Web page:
Tuesday, August 30, 2011

Patience for the germination?

In Matthew 13 Jesus tells the well known parable of the sower. As a parable, the main point is the underlying message about the nature and Kingdom of God, not the specific details.

But the tale Jesus spins makes me wonder about churches and the way they can view results.

Are churches prepared to wait for the results of a ministry to develop?
When a church weighs up bum-in-seat results, are they looking for growth to be slow cooked or microwaved?

If we delve into the parable, the results would not have be known until the seeds sprout. I wonder if some churches would have left the field by then due to impatience???

Monday, August 29, 2011

Aiming for a pass?

I've just submitted my first assignment for the course that I'm currently doing at university. And, truthfully, I'm hoping for a pass. But not much more. Sure, I want to do well and good marks are pleasing, but I'm a realist.

I would love to say that what I handed in was a literary masterclass. It wasn't. It may be due to the lectures only winding down last week, or that I had to write the entire essay today in my office (on the due date!), or that I have the phrase "P's equal degrees" in my vernacular, but it wasn't a grand entrance back into academia.

I wonder if I, and the church, hold a similar view when it comes to people and ministry.

We aim for a pass. We aim for good enough. We strive for keep-the-kids-out-of-trouble-so-their-not-sleeping-around-or-getting-too-drunk-on-the-weekend.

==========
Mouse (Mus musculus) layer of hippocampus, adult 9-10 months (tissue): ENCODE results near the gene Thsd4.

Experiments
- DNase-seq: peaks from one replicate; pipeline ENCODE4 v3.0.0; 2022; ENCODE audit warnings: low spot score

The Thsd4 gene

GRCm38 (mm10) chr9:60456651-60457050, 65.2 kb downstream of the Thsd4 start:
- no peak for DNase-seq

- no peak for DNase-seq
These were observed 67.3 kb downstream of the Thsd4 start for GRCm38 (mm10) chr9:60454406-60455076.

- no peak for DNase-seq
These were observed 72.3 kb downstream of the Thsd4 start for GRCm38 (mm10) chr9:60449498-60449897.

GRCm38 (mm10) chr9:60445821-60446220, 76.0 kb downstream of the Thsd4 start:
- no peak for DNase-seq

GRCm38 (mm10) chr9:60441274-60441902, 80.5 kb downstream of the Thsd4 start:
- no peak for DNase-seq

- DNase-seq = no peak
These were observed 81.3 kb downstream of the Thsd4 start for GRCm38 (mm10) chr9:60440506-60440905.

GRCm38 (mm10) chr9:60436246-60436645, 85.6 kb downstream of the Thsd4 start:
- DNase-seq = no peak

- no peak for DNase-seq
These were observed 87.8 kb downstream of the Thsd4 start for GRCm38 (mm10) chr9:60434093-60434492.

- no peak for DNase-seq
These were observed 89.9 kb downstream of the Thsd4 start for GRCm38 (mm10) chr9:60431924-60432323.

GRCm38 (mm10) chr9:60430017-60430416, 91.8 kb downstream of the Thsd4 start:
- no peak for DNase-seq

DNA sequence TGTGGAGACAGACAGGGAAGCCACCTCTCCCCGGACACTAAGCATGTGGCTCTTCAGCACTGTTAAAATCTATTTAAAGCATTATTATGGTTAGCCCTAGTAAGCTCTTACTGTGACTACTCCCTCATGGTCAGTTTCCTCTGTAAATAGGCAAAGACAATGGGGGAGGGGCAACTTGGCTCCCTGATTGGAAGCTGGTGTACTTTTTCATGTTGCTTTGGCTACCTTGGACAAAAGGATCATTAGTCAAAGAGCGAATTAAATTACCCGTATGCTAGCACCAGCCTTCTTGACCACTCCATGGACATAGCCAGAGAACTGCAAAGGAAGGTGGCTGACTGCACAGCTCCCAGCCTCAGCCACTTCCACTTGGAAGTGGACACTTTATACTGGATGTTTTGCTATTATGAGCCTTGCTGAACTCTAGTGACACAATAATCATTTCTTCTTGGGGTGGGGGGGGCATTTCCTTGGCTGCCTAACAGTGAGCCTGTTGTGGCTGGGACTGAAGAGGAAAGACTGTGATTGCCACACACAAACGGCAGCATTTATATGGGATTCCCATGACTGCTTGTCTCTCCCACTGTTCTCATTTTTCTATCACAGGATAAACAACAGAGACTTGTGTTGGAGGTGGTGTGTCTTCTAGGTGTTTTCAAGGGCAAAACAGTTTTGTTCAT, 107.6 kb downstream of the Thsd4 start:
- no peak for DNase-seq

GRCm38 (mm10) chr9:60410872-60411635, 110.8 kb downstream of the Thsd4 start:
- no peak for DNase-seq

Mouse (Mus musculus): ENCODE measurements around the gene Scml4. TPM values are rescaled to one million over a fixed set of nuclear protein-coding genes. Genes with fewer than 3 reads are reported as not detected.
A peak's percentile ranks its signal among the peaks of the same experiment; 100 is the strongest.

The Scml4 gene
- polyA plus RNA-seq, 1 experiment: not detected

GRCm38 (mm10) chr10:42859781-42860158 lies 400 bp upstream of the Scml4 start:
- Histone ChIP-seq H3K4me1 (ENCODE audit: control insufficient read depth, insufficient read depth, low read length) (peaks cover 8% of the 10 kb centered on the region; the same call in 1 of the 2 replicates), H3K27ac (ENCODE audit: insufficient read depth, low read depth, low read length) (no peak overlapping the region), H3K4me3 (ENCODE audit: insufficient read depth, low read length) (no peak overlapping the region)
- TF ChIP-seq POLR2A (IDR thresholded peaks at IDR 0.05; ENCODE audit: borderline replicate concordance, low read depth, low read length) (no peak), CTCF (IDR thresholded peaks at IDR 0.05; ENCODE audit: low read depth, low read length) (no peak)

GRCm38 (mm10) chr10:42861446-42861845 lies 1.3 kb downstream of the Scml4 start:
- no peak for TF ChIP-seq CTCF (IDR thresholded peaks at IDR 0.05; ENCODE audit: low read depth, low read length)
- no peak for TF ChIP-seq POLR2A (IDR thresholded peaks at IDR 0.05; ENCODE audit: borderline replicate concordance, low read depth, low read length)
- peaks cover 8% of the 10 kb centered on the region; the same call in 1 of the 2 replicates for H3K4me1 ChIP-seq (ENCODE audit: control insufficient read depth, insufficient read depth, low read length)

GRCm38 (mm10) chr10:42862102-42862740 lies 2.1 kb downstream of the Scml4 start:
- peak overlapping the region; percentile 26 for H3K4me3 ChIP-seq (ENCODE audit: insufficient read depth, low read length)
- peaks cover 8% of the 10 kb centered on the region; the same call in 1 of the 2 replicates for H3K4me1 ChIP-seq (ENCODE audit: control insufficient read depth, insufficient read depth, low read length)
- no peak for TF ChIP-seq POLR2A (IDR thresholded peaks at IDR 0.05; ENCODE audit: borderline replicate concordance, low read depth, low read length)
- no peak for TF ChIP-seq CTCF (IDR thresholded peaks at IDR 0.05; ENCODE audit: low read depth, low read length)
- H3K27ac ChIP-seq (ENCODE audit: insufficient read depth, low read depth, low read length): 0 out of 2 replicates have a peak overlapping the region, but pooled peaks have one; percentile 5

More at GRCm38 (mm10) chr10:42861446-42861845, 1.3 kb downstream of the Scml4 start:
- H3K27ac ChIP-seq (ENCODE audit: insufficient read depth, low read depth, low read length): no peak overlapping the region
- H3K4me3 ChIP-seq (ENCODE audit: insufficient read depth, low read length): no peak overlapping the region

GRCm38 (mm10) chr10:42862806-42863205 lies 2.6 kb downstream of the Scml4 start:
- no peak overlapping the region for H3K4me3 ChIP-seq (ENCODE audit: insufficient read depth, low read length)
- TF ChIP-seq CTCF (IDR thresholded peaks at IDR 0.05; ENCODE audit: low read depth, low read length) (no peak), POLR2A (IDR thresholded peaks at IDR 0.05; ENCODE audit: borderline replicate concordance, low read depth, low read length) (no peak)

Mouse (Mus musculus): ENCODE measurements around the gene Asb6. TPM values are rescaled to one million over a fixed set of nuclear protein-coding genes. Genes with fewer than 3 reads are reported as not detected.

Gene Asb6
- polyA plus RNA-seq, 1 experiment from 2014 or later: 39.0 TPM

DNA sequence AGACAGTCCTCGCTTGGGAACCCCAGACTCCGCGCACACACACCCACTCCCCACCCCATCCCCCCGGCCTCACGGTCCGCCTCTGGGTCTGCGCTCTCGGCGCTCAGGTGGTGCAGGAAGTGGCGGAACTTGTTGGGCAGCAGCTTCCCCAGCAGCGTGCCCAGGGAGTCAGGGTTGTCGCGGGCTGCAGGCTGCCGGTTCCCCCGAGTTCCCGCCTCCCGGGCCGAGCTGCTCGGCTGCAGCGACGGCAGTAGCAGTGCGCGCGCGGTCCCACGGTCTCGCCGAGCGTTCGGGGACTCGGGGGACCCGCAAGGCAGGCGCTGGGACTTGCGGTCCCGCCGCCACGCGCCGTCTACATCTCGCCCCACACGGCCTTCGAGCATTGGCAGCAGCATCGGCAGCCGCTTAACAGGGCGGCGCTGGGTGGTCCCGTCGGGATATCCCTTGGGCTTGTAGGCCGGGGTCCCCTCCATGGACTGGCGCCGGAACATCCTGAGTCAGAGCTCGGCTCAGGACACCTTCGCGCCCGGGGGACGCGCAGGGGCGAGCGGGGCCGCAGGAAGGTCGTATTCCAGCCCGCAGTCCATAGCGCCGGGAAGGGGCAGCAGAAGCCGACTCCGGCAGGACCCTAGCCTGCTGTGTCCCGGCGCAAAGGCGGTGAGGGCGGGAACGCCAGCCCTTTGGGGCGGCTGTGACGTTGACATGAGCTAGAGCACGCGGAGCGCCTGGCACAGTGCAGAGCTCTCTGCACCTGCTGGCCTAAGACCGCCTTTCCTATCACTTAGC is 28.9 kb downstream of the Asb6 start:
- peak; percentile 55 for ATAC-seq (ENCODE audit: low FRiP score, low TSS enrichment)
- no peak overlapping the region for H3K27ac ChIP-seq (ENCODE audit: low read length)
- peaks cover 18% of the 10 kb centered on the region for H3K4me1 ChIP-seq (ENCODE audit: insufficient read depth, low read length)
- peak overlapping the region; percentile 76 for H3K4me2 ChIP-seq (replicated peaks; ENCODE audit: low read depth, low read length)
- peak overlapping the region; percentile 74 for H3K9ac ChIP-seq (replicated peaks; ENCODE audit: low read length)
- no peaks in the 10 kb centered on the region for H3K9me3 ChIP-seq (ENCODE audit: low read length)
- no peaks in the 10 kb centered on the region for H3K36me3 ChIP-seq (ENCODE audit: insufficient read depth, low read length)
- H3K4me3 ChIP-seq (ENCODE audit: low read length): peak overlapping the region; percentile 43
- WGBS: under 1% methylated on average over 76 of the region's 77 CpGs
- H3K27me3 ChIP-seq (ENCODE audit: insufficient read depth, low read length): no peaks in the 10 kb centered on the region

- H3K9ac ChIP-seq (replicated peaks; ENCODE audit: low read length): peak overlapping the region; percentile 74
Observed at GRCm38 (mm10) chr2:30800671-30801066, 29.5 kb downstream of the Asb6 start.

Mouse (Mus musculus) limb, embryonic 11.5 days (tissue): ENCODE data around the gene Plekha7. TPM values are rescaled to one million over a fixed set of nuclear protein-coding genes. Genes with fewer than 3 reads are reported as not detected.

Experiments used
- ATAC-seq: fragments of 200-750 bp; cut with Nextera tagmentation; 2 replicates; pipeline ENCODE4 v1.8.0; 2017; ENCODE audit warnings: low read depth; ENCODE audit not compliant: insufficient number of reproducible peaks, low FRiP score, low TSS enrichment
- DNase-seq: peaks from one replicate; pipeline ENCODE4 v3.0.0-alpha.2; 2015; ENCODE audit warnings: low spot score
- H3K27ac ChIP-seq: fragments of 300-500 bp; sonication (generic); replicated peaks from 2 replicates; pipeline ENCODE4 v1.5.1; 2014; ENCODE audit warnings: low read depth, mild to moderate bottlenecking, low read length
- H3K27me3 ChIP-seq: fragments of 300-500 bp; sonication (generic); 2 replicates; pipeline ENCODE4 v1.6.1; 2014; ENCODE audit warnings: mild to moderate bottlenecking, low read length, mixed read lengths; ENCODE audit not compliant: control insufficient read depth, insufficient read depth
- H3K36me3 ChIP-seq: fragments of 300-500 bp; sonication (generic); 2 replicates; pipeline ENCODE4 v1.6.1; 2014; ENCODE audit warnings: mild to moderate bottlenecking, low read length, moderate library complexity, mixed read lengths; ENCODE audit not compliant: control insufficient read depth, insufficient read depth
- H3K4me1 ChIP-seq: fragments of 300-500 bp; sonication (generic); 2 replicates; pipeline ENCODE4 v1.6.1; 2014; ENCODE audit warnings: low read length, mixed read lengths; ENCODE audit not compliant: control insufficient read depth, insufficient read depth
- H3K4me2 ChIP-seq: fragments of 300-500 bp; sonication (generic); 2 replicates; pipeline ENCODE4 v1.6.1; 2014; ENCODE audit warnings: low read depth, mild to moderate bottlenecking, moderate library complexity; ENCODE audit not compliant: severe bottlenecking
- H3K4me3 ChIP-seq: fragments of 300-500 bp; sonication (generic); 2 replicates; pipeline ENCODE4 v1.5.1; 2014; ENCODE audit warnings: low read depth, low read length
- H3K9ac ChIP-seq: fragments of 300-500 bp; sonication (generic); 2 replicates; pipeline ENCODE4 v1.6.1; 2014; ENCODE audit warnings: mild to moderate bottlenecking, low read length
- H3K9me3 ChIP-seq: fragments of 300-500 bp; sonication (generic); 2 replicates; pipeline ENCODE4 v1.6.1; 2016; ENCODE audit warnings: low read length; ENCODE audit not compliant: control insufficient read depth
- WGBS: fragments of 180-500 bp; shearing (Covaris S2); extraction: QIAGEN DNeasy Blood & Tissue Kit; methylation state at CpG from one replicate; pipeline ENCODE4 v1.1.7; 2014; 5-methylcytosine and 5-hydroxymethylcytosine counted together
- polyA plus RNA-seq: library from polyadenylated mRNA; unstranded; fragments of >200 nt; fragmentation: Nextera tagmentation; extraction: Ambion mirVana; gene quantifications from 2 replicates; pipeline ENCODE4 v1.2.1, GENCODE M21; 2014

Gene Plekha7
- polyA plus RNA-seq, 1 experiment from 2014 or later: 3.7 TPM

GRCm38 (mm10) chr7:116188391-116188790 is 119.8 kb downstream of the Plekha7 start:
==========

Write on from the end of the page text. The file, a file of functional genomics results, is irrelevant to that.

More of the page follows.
I mentioned in conversation last week that our standards are too low and compared it to the standards that Islam seems to hold for it's followers.

Looking from the rather ill informed, outside-looking-in vantage point, from what I can tell they wouldn't sit happily with a pass conceded grade in terms of their faith.

They demand more from their followers. They expect more from their followers. Often they receive more from their followers.

Perhaps, in that, there is a lesson for the Christian church and a challenge for those in ministry...

Saturday, August 27, 2011

Kindy prayers

On the back of a youth ministry inservice, I've just flowed out of a week-long ordination intensive. In between, our church had an elders and leader's retreat. All in all, I've gained a head overflowing with input, three two-inch folders to read, an assignment due on Monday and a stack of blog post ideas.

Churches can think they have "arrived" once they posses the sacred cow of church existence. Playgroups.

Or, better yet, a kindergarten.

Today I heard about a church that had a kindy. But something was different.

They intentionally prayed for the kids who go to the kindy.

I don't know how attached the kindergarten was with the church, but I don;t think that should be the point.

I've known quite a few churches where the kids who flow through the gates of their kindergarten are little more than walking cash cows. Perhaps we need to remember that they are a fledgling ministry as well...